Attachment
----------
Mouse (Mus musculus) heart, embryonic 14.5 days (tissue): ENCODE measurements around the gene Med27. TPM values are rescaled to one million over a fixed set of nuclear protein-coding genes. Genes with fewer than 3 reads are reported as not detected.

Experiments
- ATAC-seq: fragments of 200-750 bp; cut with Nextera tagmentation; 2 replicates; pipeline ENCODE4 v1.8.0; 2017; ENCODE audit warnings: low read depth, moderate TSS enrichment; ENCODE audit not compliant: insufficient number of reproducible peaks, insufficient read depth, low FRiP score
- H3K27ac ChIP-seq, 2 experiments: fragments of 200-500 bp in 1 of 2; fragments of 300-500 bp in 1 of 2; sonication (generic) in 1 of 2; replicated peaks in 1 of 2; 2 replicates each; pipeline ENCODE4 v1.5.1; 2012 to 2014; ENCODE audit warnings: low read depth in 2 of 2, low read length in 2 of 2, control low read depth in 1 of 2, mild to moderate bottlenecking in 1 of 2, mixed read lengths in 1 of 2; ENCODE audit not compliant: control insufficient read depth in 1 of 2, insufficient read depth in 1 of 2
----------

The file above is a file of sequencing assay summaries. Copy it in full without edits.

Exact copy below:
Mouse (Mus musculus) heart, embryonic 14.5 days (tissue): ENCODE measurements around the gene Med27. TPM values are rescaled to one million over a fixed set of nuclear protein-coding genes. Genes with fewer than 3 reads are reported as not detected.

Experiments
- ATAC-seq: fragments of 200-750 bp; cut with Nextera tagmentation; 2 replicates; pipeline ENCODE4 v1.8.0; 2017; ENCODE audit warnings: low read depth, moderate TSS enrichment; ENCODE audit not compliant: insufficient number of reproducible peaks, insufficient read depth, low FRiP score
- H3K27ac ChIP-seq, 2 experiments: fragments of 200-500 bp in 1 of 2; fragments of 300-500 bp in 1 of 2; sonication (generic) in 1 of 2; replicated peaks in 1 of 2; 2 replicates each; pipeline ENCODE4 v1.5.1; 2012 to 2014; ENCODE audit warnings: low read depth in 2 of 2, low read length in 2 of 2, control low read depth in 1 of 2, mild to moderate bottlenecking in 1 of 2, mixed read lengths in 1 of 2; ENCODE audit not compliant: control insufficient read depth in 1 of 2, insufficient read depth in 1 of 2